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He has discovered that his father was Navajo, and so as he runs he sings "House Made of Dawn," a Navajo prayer song, acknowledging the paternal side of his cultural identity.
James Welch's Winter in the Blood also treats the theme of a lost soul finding his place in his family and tribe.
Having lost his job in Los Angeles, Abel returns home, and the novel ends on a positive note with his reintegration into his mother's tribe.
When his maternal grandfather dies, Abel buries him in the prescribed Walatowan fashion, then runs in the ritual race for good hunting and harvests that his grandfather had won decades before.
Gerry Nanabush, if not the protagonist of Love Medicine then certainly the most dramatic character, makes a specialty of escaping from prison.
The nameless hero of Winter in the Blood avoids jail and is less poor than broke, but he has little aim in life; he drifts from one bar to another, picking up women, getting beaten up.
This first generation of novels which have become the classics of the American Indian Literary Renaissance-- House Made of Dawn, Winter in the Blood, Ceremony, Love Medicine --generally present a bleak picture of life in Indian Country.
Although the authors treat their subjects with humor and compassion, and the reader gets a full sense of the characters' essential humanity, for the most part the protagonists are poor, shiftless, heavy-drinking drifters who are usually out of work and often in jail.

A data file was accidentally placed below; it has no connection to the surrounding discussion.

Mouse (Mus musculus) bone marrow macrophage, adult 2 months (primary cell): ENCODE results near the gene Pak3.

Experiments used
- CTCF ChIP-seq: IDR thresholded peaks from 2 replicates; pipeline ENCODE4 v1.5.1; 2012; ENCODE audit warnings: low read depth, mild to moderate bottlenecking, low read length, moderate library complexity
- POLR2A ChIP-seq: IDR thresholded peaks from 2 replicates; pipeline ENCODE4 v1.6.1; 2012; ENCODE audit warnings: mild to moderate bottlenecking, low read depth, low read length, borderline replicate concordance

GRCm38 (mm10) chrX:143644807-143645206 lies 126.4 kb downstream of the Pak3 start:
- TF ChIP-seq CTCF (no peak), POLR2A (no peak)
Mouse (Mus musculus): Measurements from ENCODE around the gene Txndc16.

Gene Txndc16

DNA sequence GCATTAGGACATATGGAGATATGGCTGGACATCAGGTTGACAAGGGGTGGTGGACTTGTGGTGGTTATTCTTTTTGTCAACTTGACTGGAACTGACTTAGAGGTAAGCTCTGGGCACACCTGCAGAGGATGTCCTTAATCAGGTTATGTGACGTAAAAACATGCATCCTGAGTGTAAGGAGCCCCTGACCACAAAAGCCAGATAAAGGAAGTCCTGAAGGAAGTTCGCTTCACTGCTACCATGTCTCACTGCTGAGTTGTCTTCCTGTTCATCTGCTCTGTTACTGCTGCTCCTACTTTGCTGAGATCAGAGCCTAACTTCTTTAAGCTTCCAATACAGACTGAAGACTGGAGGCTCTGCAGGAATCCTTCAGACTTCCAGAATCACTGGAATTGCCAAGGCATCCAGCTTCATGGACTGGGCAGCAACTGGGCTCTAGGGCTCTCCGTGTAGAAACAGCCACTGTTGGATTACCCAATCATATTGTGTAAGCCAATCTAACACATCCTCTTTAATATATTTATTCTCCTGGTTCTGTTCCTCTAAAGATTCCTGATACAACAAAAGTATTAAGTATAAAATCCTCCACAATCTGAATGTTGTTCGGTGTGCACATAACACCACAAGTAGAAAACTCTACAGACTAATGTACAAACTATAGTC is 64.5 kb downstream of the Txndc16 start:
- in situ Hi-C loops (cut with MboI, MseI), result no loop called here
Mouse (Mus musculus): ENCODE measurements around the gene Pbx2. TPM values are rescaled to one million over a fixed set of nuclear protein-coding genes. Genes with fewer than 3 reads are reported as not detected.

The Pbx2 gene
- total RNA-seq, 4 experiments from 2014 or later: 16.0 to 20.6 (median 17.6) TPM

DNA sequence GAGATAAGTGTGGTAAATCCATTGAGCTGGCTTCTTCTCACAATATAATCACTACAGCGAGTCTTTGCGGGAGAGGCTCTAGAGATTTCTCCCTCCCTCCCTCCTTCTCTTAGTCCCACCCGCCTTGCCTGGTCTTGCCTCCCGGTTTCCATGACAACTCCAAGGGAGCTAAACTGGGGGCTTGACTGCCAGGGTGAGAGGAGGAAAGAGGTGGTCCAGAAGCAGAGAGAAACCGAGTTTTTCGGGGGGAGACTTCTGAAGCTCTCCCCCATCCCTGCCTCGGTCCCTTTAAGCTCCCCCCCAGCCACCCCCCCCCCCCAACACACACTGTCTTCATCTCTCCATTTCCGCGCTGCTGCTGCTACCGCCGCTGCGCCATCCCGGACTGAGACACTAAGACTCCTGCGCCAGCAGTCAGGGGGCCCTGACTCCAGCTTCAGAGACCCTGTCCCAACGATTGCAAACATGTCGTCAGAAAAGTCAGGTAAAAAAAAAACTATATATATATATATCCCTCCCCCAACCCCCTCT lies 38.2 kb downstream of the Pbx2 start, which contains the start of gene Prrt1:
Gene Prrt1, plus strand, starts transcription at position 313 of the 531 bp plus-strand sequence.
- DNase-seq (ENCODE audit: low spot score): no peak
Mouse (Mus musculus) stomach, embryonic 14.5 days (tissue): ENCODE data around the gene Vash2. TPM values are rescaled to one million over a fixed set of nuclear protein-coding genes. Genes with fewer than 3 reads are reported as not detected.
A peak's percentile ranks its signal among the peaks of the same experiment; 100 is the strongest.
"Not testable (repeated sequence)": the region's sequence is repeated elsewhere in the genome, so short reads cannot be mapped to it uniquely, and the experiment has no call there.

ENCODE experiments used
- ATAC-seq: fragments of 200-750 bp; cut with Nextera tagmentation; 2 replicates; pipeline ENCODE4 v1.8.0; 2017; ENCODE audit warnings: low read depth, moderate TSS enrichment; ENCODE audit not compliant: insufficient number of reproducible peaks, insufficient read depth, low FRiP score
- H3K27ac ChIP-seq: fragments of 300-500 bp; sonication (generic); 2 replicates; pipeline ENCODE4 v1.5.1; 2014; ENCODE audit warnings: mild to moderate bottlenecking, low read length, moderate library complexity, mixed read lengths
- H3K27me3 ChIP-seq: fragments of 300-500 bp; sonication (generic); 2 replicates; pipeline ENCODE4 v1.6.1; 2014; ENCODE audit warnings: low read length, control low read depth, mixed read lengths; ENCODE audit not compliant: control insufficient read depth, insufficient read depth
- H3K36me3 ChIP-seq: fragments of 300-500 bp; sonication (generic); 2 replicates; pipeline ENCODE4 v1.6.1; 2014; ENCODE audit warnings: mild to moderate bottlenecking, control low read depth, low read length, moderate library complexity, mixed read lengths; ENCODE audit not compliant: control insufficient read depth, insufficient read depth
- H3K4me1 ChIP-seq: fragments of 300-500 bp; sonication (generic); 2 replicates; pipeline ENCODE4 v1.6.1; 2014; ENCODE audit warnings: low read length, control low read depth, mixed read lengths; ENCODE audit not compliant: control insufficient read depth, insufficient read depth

Momaday's House Made of Dawn, which won the Pulitzer Prize in 1969, has been given the credit for inspiring the new generation of writers.The authors included in this movement include: Paula Gunn Allen; Barney Bush; Louise Erdrich; Joy Harjo; N.Scott Momaday; Duane Niatum; Nila north Sun; Simon J.The structure of Momaday's House Made of Dawn is based on Abel's quest to find his place in the tribal community in which he was raised, Walatowa Pueblo.That place is in question because, although his mother is a member of the tribe, Abel, as an illegitimate child, is an outsider; he does not know who his father is, or even what tribe his father belonged to. When he returns from World War II, he cannot adjust to tribal life.